7 veils

After Herod’s men had done for me
and presented my severed head
to the assembled company–
their blanched and frozen leader
unable to meet my dead-eyed gaze–
I was whisked away from the party,
with its hush of consternation,
removed to Salomé’s chamber,
and left to rest upon my platter
like a newly roasted piece of meat.

Later she plaited her fingers in my
matted hair and lifted my face up to
greet hers, whispering a lover’s promise.
There was a rustling of gathered veils
followed by a darkness wherein I dreamt
of being caught within the muscular
swell of a rising tide.

The rocking motion
of the salty sea,
imprecations muffled
by the pressure
of clenching depths,
a sudden shuddering
baptism and final release
from the clutches of her vice.

I rolled away and awoke upon her pillow
where by her side I slept and died a second time,
dying as a brother to the great sinner Herod,
the both of us confounded by Satan’s tricks.

al May 2017


So, Salomé. Quite a tangled fable was built up around this feisty young lady, starting with an anonymous appearance in the Gospels (she was named later on by the first-century Romano-Jewish historian Josephus) as the daughter of Herodias who demanded the Baptist’s severed head from her drooling step-father, Herod. In front of bigwigs at his birthday banquet he promised her whatever she desired and she asked her mother for advice. Herodias took advantage of this opportunity to silence John once and for all. He had been banging on about the unlawful nature of her marriage to Herod for some time, but despite having the Baptist imprisoned, Herod was reluctant to make a martyr out of him by having him executed. The story of Salomé grew from here, largely due to Oscar Wilde’s eponymous play. He had been influenced by Flaubert’s story and Gustave Moreau’s paintings among others, but the hypersexual tempest that followed Wilde around was bound to concentrate prurient attention upon this play. He changed the focus of the story entirely, empowering Salomé and rendering her as the femme fatale who uses her sexually charged Dance of the Seven Veils to manipulate her step-father into getting what had been denied her: a lover’s kiss with John the Baptist.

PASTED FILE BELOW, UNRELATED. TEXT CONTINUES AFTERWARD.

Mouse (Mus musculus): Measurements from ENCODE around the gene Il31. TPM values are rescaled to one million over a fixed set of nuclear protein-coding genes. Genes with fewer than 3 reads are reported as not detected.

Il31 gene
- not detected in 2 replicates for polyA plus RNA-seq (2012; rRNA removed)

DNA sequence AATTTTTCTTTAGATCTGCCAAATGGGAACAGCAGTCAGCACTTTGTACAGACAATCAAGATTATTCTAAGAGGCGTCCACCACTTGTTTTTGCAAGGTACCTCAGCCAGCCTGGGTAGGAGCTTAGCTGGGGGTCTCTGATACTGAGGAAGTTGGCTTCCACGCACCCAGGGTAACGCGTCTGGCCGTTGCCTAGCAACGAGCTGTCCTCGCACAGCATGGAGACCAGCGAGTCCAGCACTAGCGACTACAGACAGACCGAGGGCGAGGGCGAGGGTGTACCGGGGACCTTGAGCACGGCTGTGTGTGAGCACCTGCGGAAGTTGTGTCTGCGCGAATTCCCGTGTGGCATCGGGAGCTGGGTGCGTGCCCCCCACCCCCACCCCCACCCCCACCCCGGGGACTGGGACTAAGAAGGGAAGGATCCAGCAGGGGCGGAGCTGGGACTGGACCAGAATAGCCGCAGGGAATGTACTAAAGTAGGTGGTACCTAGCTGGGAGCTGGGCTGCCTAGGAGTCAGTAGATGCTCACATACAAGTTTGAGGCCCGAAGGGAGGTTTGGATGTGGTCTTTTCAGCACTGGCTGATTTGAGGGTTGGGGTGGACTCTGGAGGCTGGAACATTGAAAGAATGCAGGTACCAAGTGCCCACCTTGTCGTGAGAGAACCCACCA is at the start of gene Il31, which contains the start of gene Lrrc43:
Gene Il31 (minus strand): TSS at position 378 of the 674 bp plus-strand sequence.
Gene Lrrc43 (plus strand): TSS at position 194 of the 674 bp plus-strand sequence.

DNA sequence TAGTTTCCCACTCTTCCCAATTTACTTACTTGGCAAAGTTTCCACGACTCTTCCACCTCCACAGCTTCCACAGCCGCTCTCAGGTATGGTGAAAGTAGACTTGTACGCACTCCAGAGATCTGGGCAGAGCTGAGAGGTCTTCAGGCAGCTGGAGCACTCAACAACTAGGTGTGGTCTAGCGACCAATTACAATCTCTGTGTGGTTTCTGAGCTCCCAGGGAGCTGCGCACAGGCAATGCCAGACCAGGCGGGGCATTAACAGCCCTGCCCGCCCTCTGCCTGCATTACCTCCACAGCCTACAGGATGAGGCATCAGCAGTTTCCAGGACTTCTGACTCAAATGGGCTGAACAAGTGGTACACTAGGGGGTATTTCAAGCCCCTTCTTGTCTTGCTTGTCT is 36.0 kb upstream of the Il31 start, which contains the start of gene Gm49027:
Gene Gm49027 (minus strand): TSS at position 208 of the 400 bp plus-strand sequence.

Pictured above is the pianist and dancer Maud Allan appearing as Salomé sometime between 1906-1910. By all accounts, she got caught up herself in the hypersexual tempest!
More recently the Salomé fable is appearing at London’s National Theatre in a new production by Yaël Farber, emphasising the victimhood of Salomé. I heard about it on Radio 4’s Women’s Hour this morning. So there!

My drawing of Salomé’s washing-line is, I realised too late, missing a prop, so the veils are unable catch the morning breeze and dry more quickly. To be fair, they would have been harder to draw if they were flapping vigorously about; especially in a hypersexual tempest! (Enough already! Ed.)


5 comments on “7 veils”

  1. Interesting! Salomé has been a topic of conversation in our house recently, being an unusual ‘event’ in Elite:Dangerous a couple of weeks ago… #serendipitous

  2. The devious machinations brilliantly portrayed, along with the lustful urges. Love the humour and plain language description of events. Prop probably not needed with the searing heat!!!

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